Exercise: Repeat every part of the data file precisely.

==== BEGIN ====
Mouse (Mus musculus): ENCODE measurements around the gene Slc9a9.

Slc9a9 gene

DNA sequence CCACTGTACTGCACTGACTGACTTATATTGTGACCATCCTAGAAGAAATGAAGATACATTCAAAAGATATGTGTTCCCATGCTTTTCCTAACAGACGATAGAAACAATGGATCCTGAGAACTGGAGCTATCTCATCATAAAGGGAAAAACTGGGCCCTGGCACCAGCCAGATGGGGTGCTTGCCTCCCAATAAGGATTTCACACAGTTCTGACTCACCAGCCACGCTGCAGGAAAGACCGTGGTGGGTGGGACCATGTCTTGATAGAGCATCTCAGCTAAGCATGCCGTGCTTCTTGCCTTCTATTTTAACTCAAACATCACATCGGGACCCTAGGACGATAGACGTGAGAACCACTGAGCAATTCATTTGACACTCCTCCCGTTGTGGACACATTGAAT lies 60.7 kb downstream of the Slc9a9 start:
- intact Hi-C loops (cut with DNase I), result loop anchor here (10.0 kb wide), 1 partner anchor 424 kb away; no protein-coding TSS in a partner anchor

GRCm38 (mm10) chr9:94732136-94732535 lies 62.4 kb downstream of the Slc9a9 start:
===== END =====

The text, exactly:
Mouse (Mus musculus): ENCODE measurements around the gene Slc9a9.

Slc9a9 gene

DNA sequence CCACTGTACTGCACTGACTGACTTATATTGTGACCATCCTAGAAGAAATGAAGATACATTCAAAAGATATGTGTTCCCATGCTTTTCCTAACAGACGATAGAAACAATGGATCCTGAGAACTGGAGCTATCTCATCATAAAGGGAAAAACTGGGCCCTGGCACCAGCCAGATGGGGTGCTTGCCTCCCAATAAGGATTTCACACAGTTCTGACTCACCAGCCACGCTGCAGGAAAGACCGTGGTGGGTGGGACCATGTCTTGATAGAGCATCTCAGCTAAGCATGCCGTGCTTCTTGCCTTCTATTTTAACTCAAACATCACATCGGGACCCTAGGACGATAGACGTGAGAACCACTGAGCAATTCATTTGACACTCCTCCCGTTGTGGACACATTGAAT lies 60.7 kb downstream of the Slc9a9 start:
- intact Hi-C loops (cut with DNase I), result loop anchor here (10.0 kb wide), 1 partner anchor 424 kb away; no protein-coding TSS in a partner anchor

GRCm38 (mm10) chr9:94732136-94732535 lies 62.4 kb downstream of the Slc9a9 start: